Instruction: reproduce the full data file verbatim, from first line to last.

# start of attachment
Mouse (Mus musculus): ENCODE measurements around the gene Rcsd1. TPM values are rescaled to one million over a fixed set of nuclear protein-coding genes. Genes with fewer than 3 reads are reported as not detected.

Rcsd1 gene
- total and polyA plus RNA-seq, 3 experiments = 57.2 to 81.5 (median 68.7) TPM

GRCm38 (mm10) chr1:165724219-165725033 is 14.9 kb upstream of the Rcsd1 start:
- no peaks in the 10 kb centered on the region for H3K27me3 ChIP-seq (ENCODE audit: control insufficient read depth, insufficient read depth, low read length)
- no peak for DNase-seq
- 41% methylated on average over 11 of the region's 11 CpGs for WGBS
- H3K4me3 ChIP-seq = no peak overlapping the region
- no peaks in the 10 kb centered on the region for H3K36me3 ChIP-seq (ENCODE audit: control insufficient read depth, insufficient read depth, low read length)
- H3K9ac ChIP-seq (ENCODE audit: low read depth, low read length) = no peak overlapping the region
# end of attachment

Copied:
Mouse (Mus musculus): ENCODE measurements around the gene Rcsd1. TPM values are rescaled to one million over a fixed set of nuclear protein-coding genes. Genes with fewer than 3 reads are reported as not detected.

Rcsd1 gene
- total and polyA plus RNA-seq, 3 experiments = 57.2 to 81.5 (median 68.7) TPM

GRCm38 (mm10) chr1:165724219-165725033 is 14.9 kb upstream of the Rcsd1 start:
- no peaks in the 10 kb centered on the region for H3K27me3 ChIP-seq (ENCODE audit: control insufficient read depth, insufficient read depth, low read length)
- no peak for DNase-seq
- 41% methylated on average over 11 of the region's 11 CpGs for WGBS
- H3K4me3 ChIP-seq = no peak overlapping the region
- no peaks in the 10 kb centered on the region for H3K36me3 ChIP-seq (ENCODE audit: control insufficient read depth, insufficient read depth, low read length)
- H3K9ac ChIP-seq (ENCODE audit: low read depth, low read length) = no peak overlapping the region